In-game: View of a diner with a 60s UFO theme. In the center of the frame is a podium that says, "Welcome. Please seat yourself."

The experience began outside of the room, and involved solving a short puzzle sequence in a phone booth to gain access.

Amelia’s Attic

Amelia’s Attic explored the story of Amelia Earhart, and not in a crass way.

In-game: an attic with exposed beams, and assorted objects covered in sheets.

While it really was a standard escape room, there was a unique vibe to what we saw. Sometimes it’s the little things.

Baby Unicorn Rescue

This was Clock N Lock’s newest and most ambitious game, and I think that shows from the photos.

A wizard's study with sigils on the stone wall.

I love the Baby Unicorn rescue concept. It’s super clever, and the execution was adorable.

Tough Decisions

For all the avatar adaptations of real-life escape games that we’ve played during the last year, many facilities have sat empty, like Clock N Lock. These games leaned into the tangible – both in puzzles and in customer service – and wouldn’t have adapted easily. For some many owners, a digital adaptation isn’t the right answer. We respect the difficult decision to close a business (in many cases, one that had been healthy before 2020) rather than commit to a digital adaptation and risk the debt. We know many folks are facing this struggle as we cross the one-year mark.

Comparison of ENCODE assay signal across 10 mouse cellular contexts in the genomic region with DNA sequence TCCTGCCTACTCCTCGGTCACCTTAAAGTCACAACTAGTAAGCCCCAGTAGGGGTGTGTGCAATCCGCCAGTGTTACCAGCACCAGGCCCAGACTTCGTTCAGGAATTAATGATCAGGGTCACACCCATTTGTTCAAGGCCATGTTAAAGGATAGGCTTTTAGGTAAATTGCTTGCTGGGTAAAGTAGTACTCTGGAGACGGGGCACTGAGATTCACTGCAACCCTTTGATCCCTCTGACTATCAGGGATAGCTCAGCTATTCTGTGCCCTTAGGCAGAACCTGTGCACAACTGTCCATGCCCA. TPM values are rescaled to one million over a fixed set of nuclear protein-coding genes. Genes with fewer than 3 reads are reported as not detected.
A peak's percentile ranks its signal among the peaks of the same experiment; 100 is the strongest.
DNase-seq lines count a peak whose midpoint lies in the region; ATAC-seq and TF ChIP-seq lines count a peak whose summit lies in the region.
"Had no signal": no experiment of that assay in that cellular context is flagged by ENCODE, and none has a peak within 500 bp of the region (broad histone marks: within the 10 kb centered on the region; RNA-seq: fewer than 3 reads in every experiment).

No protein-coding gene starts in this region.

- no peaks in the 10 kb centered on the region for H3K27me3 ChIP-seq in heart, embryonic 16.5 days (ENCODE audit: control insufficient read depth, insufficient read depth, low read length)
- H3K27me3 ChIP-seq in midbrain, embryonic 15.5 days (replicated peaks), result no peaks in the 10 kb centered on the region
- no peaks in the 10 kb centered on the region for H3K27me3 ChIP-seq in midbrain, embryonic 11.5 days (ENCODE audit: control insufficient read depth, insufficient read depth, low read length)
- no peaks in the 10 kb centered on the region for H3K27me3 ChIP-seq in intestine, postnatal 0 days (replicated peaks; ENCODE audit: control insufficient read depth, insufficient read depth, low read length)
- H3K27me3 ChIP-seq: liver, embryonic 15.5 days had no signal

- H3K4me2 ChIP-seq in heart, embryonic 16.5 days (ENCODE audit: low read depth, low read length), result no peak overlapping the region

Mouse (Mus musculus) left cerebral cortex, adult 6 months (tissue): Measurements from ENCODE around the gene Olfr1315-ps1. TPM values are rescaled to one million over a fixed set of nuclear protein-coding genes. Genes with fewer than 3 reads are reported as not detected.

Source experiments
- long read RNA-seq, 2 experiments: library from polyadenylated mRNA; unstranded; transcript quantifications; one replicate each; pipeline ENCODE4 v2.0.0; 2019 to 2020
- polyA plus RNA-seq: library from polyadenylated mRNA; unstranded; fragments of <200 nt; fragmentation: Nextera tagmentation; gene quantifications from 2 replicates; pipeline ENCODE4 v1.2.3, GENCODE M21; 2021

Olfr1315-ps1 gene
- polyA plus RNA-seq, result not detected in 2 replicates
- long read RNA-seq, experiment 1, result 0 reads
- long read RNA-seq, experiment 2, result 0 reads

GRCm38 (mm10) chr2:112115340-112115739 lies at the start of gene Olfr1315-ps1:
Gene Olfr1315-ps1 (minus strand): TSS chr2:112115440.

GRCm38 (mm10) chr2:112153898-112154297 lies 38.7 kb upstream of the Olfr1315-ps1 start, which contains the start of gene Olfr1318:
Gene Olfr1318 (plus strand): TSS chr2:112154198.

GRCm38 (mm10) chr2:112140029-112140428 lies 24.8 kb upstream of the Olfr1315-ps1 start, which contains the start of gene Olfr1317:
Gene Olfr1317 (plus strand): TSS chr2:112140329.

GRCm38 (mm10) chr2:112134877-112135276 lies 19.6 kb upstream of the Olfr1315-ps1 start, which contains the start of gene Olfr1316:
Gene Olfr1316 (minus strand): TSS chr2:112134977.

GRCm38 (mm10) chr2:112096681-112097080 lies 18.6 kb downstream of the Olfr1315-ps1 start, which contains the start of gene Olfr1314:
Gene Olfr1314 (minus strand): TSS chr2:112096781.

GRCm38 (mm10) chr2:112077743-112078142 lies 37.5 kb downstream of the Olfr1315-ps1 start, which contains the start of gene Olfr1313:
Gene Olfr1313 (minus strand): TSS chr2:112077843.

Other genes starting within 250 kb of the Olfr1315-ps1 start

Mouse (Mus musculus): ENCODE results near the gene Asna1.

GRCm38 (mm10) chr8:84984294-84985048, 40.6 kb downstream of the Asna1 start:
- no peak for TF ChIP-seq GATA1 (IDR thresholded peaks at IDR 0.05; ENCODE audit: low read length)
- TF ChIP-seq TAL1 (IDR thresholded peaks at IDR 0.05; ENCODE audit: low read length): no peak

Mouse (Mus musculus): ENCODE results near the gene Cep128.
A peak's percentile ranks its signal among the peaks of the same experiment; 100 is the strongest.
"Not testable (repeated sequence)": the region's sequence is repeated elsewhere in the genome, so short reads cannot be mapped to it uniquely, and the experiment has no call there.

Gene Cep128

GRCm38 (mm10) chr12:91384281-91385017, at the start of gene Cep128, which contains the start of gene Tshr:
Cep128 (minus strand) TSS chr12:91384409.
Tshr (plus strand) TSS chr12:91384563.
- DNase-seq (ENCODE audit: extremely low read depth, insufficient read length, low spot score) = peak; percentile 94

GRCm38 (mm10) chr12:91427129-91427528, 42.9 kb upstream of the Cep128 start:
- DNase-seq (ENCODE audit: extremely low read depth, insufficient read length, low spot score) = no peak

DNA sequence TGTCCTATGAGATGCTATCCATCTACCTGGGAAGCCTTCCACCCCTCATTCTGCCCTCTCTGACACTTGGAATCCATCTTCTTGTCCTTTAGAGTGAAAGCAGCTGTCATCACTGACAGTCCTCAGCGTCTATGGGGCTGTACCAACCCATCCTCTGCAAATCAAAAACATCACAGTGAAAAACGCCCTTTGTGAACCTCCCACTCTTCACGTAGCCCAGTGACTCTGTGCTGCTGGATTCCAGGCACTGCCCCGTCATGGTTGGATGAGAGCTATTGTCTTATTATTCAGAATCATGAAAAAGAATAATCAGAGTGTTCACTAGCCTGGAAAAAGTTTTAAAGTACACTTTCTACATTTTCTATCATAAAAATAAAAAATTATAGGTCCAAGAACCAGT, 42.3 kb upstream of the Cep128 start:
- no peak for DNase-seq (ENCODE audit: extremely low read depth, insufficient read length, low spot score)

Closing Thoughts

We truly appreciate that we were given a chance to see these games, and share a little piece of them with you.

Paula, the owner of Clock N Lock in the unicorn cage.

If you are closing down your escape room company, and you have something that you’d like to share, please let us know. When someone has put their heart into their games, we want to document what was while we can.

Get the F Out – The Experiment [Hivemind Review]

The Experiment is a real-life escape room livestreamed and played through an avatar, created by Get the F Out in Los Angeles.

Sadly this company is closing soon. Book now if you want to play this game.